Study: Literacy more important than years of education in developing countries

By Вen Li

In a study sure to irk student leaders and others in the post-secondary education lobby, Statistics Canada revealed that literacy level has a greater effect on productivity than the number of years of education.

“Literacy scores, human capital and growth across fourteen [Organisation for Economic Co-operative and Development countries”, released on June 24, states in its summary: “The central result of the paper is that direct measures of human capital based on literacy scores outperform measures based on years of schooling in growth regressions. The results indicate that, overall, human capital indicators based on literacy scores have a positive and significant effect on the transitory growth path, and on the long run levels of GDP per capita and labour productivity.”

Study authors Serge Coulombe, Jean-François Tremblay, and Sylvie Marchand constructed a synthetic time series of the literacy level of workers entering the workforce over the 1960-1995 period. They used data from the 1994 International Adult Literacy Survey as an indicator of 14 0ECD countries’ investment in human capital, and compared that indicator with academic enrolment and achievement as alternative indicators.

By tracking how GDP changed in relation to human capital measures at the time new workers entered the workforce, the authors found that literacy scores had a greater positive correlation to GDP than did other indicators, which had positive, null, or negative correlations.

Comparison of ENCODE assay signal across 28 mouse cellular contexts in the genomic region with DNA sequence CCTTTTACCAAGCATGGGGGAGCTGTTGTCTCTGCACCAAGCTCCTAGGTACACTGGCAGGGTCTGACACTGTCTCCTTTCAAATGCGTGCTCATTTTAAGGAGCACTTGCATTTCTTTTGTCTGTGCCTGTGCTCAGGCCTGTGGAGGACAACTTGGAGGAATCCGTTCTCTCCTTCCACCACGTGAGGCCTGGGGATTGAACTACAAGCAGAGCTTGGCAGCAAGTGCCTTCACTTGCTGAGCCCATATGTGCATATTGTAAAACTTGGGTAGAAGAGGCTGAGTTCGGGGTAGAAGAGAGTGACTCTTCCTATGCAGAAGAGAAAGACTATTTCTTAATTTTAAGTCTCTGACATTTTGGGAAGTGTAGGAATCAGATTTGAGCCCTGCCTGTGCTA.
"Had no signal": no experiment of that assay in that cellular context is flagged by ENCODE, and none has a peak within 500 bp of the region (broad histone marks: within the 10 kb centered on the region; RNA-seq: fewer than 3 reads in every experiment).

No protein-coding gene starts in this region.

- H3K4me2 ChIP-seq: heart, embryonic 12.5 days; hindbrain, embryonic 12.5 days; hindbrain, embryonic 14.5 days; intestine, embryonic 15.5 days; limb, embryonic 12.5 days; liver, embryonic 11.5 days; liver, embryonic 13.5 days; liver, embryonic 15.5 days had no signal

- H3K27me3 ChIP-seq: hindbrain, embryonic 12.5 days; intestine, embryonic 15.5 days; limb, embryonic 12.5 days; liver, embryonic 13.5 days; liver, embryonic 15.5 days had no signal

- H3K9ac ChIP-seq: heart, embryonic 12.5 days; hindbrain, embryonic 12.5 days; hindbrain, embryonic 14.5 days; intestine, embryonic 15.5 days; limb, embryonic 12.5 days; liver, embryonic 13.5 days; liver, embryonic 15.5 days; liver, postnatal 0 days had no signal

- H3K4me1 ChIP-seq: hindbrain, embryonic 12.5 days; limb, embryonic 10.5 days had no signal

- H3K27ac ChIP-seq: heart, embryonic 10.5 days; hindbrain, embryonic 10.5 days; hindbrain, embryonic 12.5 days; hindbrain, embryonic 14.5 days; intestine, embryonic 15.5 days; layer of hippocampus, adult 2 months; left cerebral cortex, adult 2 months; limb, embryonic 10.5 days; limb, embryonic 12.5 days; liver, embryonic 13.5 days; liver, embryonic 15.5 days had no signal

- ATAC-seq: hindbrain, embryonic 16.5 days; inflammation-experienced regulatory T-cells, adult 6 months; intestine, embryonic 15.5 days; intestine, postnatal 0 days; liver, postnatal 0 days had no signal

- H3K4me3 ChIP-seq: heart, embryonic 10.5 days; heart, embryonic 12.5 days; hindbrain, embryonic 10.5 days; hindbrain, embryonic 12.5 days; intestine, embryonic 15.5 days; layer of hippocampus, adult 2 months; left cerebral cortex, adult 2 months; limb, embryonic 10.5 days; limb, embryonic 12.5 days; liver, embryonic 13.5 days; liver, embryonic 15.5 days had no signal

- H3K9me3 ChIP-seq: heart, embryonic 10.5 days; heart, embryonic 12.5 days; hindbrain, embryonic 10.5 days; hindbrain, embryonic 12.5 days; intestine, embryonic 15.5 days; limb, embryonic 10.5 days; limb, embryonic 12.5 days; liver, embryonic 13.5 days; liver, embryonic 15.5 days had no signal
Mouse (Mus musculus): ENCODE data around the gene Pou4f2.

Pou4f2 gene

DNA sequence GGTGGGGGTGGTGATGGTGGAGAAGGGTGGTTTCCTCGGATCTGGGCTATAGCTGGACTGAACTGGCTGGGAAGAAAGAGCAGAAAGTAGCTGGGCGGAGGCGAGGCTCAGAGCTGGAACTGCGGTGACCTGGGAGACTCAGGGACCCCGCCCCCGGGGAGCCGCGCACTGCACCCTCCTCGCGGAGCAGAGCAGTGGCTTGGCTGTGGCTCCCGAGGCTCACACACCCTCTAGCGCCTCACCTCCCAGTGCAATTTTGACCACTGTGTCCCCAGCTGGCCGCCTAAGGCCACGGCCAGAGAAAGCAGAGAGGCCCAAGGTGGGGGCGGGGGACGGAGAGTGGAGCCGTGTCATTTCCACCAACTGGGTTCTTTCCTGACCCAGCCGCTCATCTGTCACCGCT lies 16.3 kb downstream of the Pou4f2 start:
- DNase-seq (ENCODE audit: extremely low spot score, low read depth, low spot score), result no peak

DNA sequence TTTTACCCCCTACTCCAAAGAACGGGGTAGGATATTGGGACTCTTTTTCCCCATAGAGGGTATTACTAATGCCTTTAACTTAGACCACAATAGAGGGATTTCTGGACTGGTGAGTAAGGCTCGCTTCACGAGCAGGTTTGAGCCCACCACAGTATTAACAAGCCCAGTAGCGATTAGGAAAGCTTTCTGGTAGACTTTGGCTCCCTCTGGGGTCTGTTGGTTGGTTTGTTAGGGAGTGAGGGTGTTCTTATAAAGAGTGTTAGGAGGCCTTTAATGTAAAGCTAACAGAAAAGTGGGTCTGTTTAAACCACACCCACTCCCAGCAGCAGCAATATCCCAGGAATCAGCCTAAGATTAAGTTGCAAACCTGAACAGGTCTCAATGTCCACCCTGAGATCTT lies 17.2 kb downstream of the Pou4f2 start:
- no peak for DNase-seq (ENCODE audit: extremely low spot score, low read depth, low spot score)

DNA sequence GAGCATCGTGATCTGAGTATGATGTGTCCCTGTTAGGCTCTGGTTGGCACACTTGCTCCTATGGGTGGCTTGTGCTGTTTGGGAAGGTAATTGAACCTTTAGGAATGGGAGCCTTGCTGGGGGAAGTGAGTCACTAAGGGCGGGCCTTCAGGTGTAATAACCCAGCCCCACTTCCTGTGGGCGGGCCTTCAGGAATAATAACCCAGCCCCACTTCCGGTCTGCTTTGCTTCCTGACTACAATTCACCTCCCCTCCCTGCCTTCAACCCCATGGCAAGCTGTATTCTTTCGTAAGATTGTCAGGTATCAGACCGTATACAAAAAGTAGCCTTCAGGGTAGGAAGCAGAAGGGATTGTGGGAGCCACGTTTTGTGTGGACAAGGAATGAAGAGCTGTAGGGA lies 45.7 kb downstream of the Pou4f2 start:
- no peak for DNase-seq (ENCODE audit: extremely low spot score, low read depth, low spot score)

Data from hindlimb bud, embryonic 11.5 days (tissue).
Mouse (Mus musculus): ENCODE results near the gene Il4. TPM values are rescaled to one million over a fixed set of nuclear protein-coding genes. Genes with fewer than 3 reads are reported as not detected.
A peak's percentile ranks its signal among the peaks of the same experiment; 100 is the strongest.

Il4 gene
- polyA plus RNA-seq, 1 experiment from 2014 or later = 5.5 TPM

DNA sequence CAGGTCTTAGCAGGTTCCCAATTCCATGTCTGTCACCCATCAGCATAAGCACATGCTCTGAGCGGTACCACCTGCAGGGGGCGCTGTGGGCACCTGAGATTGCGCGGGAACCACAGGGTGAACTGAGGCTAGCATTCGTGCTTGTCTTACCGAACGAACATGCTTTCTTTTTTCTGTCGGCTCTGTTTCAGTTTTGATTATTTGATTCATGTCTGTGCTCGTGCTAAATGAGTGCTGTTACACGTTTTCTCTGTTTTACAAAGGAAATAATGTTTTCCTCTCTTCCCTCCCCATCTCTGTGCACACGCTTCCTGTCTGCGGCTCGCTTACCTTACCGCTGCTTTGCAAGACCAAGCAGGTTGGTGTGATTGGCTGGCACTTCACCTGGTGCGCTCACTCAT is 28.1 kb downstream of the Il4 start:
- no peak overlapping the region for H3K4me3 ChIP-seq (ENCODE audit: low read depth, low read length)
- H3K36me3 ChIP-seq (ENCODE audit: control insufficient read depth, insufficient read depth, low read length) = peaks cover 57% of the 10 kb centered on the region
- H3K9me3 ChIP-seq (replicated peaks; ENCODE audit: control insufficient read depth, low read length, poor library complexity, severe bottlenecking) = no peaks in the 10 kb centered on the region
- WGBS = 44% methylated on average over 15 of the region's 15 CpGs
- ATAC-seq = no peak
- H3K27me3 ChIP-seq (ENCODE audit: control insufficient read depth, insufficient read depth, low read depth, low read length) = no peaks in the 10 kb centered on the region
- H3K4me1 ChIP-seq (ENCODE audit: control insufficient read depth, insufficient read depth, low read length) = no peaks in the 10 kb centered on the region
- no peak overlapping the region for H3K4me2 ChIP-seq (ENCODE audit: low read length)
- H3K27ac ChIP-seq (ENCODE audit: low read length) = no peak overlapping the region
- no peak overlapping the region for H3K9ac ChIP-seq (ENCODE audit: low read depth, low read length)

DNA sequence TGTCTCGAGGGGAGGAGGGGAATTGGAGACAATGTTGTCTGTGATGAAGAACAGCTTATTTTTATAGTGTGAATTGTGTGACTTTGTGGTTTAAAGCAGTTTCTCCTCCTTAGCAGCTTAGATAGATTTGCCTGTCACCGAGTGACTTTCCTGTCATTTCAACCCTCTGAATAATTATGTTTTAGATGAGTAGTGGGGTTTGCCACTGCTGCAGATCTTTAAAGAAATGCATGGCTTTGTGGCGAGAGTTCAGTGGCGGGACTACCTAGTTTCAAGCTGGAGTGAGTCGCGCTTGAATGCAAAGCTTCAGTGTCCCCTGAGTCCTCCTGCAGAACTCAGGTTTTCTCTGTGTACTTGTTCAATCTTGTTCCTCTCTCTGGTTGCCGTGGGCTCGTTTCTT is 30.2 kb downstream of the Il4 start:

One implication of the results is that ignoring other potential social or indirect economic benefits derived from investments in secondary and post-secondary education, investments in increasing literacy are more efficient.

The study also indicated that investments in women’s literacy had a slightly greater effect on productivity than did investments in men’s literacy. It explains:

“First, to the extent that there were initially social barriers to the education of women, investment in the literacy of women may have been provided to relatively high ability individuals… Second, the rate of return on women’s human capital investment may have been high because the initial level of literacy was relatively low among women… Third, men and women may have comparative advantages in certain types of occupations, if for example, men tend to be relatively more productive in manual occupations that require more physical strength. If this is the case, women may have a comparative advantage in occupations that require high levels of human capital. As a result, the optimal stock of human capital would be higher for women than it is for men.”

The authors’ also speculated that the gender discrepency resulted from unequal work performed by men and women, and from data inconsistencies due to the different indicators used to measure achievement and literacy in various countries.

The study cautions, however, that while the correlation between literacy and productivity they observed occurred in all nations studied, the effect is more pronounced on developing nations.

“The key economic policy implication that comes out of this result is that, in contrast to previous findings… human capital accumulation matters for the long run wellbeing of developed nations.”

Weakness’ of the study acknowledged by the authors include the limited number of countries in the study, the exclusion of several rapidly-developing countries in southern and eastern Europe from the study, the endpoint of the study in 1995, and the inconsistent alternate measures for human investment.

Countries included in the study were: Belgium, Canada, Denmark, Finland, Germany, Ireland, Italy, Netherlands, Norway, New Zealand, Sweden, Switzerland, United Kingdom, and the United States.

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